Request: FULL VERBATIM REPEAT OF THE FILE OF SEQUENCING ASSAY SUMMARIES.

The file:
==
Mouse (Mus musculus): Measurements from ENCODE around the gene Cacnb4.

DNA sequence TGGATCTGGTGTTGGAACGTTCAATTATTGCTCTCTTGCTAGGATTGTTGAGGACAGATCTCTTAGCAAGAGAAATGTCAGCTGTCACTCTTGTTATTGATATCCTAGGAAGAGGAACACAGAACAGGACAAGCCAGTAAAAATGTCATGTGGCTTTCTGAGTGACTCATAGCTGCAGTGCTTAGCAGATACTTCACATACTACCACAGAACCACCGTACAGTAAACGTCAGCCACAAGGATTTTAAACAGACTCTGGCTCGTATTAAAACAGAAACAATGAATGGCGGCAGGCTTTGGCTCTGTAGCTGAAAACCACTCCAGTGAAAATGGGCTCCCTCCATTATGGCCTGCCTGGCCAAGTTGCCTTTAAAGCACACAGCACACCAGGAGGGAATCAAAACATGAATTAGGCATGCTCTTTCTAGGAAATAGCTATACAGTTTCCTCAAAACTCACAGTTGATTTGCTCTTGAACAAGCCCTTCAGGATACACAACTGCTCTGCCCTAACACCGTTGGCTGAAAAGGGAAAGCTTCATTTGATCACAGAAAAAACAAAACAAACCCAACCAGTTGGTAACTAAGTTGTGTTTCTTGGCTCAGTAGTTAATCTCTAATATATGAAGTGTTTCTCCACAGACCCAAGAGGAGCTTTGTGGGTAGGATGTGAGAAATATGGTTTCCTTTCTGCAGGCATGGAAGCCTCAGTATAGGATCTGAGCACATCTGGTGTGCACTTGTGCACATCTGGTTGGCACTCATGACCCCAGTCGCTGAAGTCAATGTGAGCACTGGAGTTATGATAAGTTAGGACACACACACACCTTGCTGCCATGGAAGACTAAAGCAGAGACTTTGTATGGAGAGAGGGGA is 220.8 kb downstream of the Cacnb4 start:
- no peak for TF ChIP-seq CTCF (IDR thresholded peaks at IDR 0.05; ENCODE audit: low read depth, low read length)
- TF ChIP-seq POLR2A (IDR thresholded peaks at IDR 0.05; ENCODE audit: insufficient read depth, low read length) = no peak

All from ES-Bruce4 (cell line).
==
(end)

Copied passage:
Mouse (Mus musculus): Measurements from ENCODE around the gene Cacnb4.

DNA sequence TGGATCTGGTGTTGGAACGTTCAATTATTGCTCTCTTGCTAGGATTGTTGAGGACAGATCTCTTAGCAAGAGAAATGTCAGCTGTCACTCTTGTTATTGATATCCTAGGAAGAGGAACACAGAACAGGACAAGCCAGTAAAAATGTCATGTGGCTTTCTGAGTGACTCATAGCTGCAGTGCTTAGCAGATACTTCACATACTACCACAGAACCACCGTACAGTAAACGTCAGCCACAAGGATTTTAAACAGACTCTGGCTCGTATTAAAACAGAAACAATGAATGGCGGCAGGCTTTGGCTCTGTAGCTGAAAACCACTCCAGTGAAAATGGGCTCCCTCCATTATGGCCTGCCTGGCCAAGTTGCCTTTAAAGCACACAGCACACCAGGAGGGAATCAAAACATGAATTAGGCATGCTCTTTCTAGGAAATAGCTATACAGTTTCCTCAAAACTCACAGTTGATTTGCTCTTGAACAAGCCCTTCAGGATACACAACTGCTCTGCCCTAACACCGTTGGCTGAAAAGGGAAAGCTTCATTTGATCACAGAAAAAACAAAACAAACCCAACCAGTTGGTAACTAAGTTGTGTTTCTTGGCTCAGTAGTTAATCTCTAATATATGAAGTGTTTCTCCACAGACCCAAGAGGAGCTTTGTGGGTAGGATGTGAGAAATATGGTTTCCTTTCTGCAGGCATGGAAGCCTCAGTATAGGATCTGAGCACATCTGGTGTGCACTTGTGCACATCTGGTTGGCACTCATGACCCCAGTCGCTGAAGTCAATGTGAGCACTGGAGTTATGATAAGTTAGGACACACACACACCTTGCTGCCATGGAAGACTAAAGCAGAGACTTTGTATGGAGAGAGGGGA is 220.8 kb downstream of the Cacnb4 start:
- no peak for TF ChIP-seq CTCF (IDR thresholded peaks at IDR 0.05; ENCODE audit: low read depth, low read length)
- TF ChIP-seq POLR2A (IDR thresholded peaks at IDR 0.05; ENCODE audit: insufficient read depth, low read length) = no peak

All from ES-Bruce4 (cell line).